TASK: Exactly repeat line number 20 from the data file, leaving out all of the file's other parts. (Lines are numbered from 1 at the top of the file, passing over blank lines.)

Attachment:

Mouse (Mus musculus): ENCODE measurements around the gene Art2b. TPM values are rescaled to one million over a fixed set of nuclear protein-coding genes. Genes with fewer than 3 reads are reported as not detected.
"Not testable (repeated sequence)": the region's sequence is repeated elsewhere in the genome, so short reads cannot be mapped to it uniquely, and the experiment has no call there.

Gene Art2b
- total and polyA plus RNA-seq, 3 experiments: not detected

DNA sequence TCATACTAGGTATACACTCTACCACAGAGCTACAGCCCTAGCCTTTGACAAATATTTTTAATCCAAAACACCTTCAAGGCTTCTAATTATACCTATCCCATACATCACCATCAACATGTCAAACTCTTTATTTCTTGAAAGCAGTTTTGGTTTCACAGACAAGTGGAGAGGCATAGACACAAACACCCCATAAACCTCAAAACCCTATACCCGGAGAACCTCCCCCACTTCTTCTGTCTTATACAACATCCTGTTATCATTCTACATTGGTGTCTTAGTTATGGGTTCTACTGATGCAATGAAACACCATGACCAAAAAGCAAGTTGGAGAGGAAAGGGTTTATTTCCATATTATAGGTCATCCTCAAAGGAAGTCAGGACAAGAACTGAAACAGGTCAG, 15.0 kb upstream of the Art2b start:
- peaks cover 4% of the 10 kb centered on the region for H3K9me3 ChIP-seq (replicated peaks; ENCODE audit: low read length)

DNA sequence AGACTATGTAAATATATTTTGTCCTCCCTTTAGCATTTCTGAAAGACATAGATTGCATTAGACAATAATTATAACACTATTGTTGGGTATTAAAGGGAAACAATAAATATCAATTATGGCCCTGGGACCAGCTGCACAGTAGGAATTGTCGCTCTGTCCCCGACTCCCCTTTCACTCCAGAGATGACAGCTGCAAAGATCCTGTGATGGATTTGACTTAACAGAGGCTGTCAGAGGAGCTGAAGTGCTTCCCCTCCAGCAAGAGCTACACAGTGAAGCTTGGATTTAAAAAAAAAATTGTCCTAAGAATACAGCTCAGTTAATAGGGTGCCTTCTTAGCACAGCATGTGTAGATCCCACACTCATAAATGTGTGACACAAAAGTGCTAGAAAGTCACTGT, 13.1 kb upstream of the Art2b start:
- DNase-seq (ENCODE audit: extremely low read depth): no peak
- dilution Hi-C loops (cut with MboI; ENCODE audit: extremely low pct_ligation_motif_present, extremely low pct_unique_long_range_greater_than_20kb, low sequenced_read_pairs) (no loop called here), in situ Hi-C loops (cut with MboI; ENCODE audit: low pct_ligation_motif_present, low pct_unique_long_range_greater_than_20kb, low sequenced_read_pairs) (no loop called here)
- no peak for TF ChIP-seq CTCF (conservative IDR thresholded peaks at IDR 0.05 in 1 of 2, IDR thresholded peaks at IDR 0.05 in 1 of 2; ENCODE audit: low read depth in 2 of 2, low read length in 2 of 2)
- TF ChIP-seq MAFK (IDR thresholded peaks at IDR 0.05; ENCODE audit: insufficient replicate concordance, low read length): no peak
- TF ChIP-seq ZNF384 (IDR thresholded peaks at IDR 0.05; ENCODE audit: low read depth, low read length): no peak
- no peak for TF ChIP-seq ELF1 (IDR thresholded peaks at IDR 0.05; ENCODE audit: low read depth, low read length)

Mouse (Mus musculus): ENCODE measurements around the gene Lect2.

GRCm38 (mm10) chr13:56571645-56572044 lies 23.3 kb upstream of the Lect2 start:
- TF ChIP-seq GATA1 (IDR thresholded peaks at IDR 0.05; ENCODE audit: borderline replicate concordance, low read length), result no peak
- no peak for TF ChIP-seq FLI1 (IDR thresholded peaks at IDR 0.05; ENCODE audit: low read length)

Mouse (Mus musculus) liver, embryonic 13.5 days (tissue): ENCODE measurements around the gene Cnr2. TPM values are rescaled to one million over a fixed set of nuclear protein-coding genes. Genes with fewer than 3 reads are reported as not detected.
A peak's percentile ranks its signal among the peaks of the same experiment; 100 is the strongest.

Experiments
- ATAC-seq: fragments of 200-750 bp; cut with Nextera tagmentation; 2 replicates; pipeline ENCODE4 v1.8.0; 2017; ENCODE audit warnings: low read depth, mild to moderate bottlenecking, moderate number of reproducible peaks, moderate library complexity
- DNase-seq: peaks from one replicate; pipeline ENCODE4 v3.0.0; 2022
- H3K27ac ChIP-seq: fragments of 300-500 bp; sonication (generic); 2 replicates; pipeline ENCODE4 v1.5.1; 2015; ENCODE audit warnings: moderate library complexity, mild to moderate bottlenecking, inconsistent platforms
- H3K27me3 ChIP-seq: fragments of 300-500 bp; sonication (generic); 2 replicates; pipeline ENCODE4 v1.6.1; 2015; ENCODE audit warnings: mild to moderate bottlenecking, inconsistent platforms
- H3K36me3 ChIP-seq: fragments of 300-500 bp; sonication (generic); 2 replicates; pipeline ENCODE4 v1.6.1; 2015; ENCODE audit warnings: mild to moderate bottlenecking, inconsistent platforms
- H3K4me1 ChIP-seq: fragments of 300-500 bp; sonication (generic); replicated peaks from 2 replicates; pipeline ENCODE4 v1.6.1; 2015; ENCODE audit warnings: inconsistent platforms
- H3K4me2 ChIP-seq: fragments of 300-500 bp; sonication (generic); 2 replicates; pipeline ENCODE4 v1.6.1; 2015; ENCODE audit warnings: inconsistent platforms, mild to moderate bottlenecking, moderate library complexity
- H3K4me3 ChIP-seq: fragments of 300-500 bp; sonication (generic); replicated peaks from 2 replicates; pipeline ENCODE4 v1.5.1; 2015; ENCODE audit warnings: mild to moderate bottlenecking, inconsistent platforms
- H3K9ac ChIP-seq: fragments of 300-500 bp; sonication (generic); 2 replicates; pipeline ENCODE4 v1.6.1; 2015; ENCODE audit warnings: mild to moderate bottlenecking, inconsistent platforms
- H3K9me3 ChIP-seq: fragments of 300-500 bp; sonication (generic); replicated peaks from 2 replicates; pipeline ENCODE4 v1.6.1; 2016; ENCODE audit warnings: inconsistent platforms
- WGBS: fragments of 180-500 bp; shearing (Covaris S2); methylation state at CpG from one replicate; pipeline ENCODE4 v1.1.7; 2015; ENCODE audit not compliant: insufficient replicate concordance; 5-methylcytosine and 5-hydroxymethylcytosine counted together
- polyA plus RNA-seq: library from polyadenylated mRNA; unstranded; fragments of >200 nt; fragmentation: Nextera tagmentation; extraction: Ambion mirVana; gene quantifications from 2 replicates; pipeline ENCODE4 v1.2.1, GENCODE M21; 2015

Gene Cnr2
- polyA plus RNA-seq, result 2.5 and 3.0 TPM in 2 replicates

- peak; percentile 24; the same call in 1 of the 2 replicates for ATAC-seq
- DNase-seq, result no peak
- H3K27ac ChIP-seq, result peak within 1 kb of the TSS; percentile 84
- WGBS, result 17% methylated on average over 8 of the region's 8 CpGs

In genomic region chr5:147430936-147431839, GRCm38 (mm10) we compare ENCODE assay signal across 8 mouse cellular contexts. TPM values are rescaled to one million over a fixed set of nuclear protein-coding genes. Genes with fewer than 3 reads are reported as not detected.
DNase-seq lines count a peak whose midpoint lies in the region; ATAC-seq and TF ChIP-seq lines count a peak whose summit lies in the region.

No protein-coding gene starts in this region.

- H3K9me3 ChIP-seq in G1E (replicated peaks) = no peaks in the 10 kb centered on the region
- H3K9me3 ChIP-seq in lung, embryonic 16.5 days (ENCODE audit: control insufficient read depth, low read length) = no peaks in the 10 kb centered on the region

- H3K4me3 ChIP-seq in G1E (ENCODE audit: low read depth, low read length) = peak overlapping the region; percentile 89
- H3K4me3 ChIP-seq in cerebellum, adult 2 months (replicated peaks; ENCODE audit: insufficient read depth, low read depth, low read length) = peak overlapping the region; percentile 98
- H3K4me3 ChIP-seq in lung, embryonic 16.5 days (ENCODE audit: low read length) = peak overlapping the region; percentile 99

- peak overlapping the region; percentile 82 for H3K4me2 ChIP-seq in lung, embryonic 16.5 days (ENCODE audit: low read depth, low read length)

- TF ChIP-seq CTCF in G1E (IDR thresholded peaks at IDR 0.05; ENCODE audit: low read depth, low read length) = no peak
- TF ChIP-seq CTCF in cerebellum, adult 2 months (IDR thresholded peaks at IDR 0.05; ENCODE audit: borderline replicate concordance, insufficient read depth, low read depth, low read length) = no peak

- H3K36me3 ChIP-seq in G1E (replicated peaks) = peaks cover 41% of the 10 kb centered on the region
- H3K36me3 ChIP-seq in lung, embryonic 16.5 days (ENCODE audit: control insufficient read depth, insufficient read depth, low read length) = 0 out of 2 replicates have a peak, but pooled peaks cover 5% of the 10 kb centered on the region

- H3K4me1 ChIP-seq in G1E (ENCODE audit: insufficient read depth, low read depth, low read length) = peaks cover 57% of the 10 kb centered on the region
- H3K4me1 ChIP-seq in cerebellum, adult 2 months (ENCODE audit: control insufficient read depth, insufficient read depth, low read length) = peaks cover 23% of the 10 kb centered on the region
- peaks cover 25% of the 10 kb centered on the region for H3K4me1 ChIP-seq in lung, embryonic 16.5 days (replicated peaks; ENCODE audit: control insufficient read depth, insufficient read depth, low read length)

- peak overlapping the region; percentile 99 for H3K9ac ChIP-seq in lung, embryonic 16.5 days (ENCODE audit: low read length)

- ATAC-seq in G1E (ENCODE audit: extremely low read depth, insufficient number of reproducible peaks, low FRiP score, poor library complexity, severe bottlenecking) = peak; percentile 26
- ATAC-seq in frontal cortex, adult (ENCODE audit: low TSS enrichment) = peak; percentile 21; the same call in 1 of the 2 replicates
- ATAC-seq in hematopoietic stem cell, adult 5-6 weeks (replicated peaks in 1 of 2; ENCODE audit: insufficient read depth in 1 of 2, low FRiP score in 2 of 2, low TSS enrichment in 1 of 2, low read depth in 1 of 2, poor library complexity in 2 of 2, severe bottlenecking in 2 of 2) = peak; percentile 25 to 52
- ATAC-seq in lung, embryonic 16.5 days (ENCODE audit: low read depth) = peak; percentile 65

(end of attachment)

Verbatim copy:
Experiments